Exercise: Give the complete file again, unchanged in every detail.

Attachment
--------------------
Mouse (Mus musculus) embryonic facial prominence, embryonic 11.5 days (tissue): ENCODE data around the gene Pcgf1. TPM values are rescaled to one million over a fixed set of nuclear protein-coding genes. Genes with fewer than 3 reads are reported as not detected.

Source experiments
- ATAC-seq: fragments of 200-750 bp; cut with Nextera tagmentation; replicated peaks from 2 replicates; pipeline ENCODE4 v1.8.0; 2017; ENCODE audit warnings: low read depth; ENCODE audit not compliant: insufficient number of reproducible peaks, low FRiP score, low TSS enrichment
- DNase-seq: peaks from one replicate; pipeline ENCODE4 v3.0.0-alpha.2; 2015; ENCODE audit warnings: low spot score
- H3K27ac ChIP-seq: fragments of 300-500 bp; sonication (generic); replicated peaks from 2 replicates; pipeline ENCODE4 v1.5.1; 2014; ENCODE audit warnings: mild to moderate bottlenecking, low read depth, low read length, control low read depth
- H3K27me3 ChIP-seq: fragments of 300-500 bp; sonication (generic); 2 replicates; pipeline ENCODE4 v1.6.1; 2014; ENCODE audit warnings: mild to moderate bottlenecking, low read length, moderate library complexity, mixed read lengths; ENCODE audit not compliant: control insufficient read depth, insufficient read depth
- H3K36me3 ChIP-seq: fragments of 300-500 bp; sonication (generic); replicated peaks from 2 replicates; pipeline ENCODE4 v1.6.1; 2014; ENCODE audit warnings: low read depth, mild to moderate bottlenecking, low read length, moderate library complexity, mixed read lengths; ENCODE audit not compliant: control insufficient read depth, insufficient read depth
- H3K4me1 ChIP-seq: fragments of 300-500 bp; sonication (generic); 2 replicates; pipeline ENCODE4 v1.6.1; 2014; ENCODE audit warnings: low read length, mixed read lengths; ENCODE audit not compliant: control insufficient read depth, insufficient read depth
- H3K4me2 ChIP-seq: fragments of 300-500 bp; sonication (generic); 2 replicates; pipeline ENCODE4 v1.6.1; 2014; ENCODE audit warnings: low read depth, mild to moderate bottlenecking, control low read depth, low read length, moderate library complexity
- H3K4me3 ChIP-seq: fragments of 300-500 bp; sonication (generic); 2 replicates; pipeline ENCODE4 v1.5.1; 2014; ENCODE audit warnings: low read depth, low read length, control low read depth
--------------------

Mouse (Mus musculus) embryonic facial prominence, embryonic 11.5 days (tissue): ENCODE data around the gene Pcgf1. TPM values are rescaled to one million over a fixed set of nuclear protein-coding genes. Genes with fewer than 3 reads are reported as not detected.

Source experiments
- ATAC-seq: fragments of 200-750 bp; cut with Nextera tagmentation; replicated peaks from 2 replicates; pipeline ENCODE4 v1.8.0; 2017; ENCODE audit warnings: low read depth; ENCODE audit not compliant: insufficient number of reproducible peaks, low FRiP score, low TSS enrichment
- DNase-seq: peaks from one replicate; pipeline ENCODE4 v3.0.0-alpha.2; 2015; ENCODE audit warnings: low spot score
- H3K27ac ChIP-seq: fragments of 300-500 bp; sonication (generic); replicated peaks from 2 replicates; pipeline ENCODE4 v1.5.1; 2014; ENCODE audit warnings: mild to moderate bottlenecking, low read depth, low read length, control low read depth
- H3K27me3 ChIP-seq: fragments of 300-500 bp; sonication (generic); 2 replicates; pipeline ENCODE4 v1.6.1; 2014; ENCODE audit warnings: mild to moderate bottlenecking, low read length, moderate library complexity, mixed read lengths; ENCODE audit not compliant: control insufficient read depth, insufficient read depth
- H3K36me3 ChIP-seq: fragments of 300-500 bp; sonication (generic); replicated peaks from 2 replicates; pipeline ENCODE4 v1.6.1; 2014; ENCODE audit warnings: low read depth, mild to moderate bottlenecking, low read length, moderate library complexity, mixed read lengths; ENCODE audit not compliant: control insufficient read depth, insufficient read depth
- H3K4me1 ChIP-seq: fragments of 300-500 bp; sonication (generic); 2 replicates; pipeline ENCODE4 v1.6.1; 2014; ENCODE audit warnings: low read length, mixed read lengths; ENCODE audit not compliant: control insufficient read depth, insufficient read depth
- H3K4me2 ChIP-seq: fragments of 300-500 bp; sonication (generic); 2 replicates; pipeline ENCODE4 v1.6.1; 2014; ENCODE audit warnings: low read depth, mild to moderate bottlenecking, control low read depth, low read length, moderate library complexity
- H3K4me3 ChIP-seq: fragments of 300-500 bp; sonication (generic); 2 replicates; pipeline ENCODE4 v1.5.1; 2014; ENCODE audit warnings: low read depth, low read length, control low read depth